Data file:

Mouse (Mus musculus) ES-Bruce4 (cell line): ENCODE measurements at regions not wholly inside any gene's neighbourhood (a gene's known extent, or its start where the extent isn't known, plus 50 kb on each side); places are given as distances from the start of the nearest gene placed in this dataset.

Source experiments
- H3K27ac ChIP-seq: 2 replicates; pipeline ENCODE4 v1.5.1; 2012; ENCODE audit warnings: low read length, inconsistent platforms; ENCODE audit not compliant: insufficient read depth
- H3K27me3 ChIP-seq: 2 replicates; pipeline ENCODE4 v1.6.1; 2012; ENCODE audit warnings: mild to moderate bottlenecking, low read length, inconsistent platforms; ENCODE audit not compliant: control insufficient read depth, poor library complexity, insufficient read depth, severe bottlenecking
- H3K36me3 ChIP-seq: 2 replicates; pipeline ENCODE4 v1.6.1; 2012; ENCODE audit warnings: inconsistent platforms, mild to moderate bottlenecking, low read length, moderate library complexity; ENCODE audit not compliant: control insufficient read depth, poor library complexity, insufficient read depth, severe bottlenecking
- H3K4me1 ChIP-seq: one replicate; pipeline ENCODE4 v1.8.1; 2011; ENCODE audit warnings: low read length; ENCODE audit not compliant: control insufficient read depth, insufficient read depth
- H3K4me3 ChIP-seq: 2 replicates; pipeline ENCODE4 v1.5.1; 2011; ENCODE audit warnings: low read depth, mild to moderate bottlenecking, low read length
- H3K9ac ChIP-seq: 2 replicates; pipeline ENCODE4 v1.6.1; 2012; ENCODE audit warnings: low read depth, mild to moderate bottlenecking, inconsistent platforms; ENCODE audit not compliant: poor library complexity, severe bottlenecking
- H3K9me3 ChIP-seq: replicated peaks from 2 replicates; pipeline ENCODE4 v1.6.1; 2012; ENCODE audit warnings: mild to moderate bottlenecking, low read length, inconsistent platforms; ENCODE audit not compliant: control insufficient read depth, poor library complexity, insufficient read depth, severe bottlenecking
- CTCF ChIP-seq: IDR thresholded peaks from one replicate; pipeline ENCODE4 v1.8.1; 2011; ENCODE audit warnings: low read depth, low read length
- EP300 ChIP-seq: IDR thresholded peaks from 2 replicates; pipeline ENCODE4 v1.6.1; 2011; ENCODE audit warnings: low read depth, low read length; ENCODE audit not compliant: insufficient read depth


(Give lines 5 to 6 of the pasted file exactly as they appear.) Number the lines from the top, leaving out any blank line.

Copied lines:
- H3K36me3 ChIP-seq: 2 replicates; pipeline ENCODE4 v1.6.1; 2012; ENCODE audit warnings: inconsistent platforms, mild to moderate bottlenecking, low read length, moderate library complexity; ENCODE audit not compliant: control insufficient read depth, poor library complexity, insufficient read depth, severe bottlenecking
- H3K4me1 ChIP-seq: one replicate; pipeline ENCODE4 v1.8.1; 2011; ENCODE audit warnings: low read length; ENCODE audit not compliant: control insufficient read depth, insufficient read depth